Overcoming adversity: a conversation with Antoine from Girls in Hawaii

Olivier Donnet

In the section From the Zine, we feature select interviews and features originally published in our magazine. This conversation with Antoine was first published in our 8th issue, NOSTALGIA. Read the full magazine here

When thinking of the artists for the theme of nostalgia, I immediately thought of Girls in Hawaii. Nostalgia can be a warm memory of a past love or a wonderful time in life that makes you smile every time you think of it, but nostalgia can also have a dark side. In 2010, the band confronted the death of their dear friend and drummer, Denis. It took them a couple years to be able to make music again, and their song “Misses” off their newest album, with aching lyrics—“There is always a fall / but it happened too soon”—is just one of the songs influenced by their tragedies. Besides altering their lives in ways I can only imagine, the tragedy completely changed their music. Plan Your Escape, released in 2008, felt, despite some melancholic moments, like a feel-good, indie pop album. Their most recent album Everest, despite some louder moments, feels quiet, introspective and reflective. With a title like “Everest,” it’s difficult not to think of the mountain as a metaphor for overcoming personal struggles. In a particularly poignant song on the record, they pay homage to mountain climber, George Mallory, lost for seventy-five years after being seen just 800 feet from the summit of the tallest mountain in the world. “Did you reach the top?” they ask in the final words of the song.

Without using genre names, how would you describe your music?

Melodic and carefully crafted but sometimes loud and dirty.

Your band name is “Girls in Hawaii” but you are all from Belgium. How did you come up with the name?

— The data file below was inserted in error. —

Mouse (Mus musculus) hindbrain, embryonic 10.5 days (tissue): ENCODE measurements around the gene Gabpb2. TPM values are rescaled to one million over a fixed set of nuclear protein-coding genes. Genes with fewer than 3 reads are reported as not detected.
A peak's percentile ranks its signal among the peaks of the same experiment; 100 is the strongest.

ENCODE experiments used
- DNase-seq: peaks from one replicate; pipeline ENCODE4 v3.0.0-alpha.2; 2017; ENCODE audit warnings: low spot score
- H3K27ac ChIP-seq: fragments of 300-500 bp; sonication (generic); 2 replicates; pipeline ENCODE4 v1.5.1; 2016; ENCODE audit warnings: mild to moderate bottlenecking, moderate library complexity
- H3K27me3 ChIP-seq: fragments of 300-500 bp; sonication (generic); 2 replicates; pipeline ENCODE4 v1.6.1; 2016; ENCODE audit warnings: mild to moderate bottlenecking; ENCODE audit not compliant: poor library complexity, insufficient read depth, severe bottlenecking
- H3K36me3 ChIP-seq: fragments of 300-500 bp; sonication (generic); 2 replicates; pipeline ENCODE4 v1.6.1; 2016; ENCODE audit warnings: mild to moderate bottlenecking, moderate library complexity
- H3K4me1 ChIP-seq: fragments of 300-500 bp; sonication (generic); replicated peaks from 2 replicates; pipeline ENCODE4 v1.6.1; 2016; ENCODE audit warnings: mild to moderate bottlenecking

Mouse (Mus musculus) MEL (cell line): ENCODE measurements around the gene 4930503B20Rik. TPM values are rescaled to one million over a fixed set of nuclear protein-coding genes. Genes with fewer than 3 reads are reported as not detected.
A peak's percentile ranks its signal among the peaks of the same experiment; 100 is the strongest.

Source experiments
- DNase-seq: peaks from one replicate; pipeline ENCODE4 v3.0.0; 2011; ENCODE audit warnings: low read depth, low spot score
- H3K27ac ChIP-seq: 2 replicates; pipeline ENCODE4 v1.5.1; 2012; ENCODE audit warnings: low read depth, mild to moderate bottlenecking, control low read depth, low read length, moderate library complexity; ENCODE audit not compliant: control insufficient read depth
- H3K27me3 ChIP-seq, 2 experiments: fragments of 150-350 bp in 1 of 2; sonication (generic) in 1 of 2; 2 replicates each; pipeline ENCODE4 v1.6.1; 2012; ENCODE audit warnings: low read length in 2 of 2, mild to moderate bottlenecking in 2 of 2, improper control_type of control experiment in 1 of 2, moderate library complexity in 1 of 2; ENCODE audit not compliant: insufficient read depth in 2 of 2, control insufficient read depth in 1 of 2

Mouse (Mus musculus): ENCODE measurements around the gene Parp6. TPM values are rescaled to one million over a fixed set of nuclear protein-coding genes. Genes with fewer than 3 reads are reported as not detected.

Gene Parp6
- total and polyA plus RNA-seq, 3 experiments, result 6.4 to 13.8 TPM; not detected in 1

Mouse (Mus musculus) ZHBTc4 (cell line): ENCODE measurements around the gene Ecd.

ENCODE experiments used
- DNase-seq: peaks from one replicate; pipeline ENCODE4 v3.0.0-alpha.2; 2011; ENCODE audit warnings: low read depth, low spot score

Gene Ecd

I guess we wanted a name that did not reflect who we are in real life… it’s an invitation to travel, to escape from your daily routine.

How do you think being from Belgium has influenced your music?

Belgium is at the crossroad of many different cultures. So I guess we sometimes mix and match things that you would not think of in the first place. And that becomes an influence.

What brought you to Iceland to record some of your music?

We just love Iceland. Such an amazing country. There’s no words to describe its magic. We felt we needed to be there.

Our theme for this issue is NOSTALGIA. What does nostalgia mean to you?

Trying to hold on to what is left of something that’s gone. Hold on to it and give it a second chance, a second life and a new meaning in the present.

I love your song “Summer Storm” and it always evokes a strong feeling of nostalgia in me. Can you tell me the story behind the song?

It’s a song Lionel wrote the night after breaking up with a girl he had been with for a long time. It was a horrible moment for him but his love was gone. So he just needed to write a song about it.


I understand that as a band, you’ve been through some extremely rough times, notably with the death of a band member. Would you say your music has helped you heal?

Yes we did. I think we needed to go through the grieving process before we were able to start making music again. Our music did not really help much. I would say it made things more difficult in the first place. Then we learned to be a band again. But for a long time there was nothing but pain and grief.

Are there any particular songs that evoke the feeling of nostalgia for you? What do they make you think of?

I think “Misses” is a good example. It’s obviously a song about Denis, our lost friend. It’s a nostalgic song but I think we avoided the pitfall of self-pity, which is a good thing. We miss him but we also decided to move forward because that’s the only thing you could do.


What’s the most powerful song to you on your most recent album?

That’s difficult to say because we are six and I guess everybody would pick a different one. But I would say Wars, it’s very mysterious and intriguing. Powerful in a particular way.

What’s something people would never expect about you?

I don’t know, singing in French maybe!

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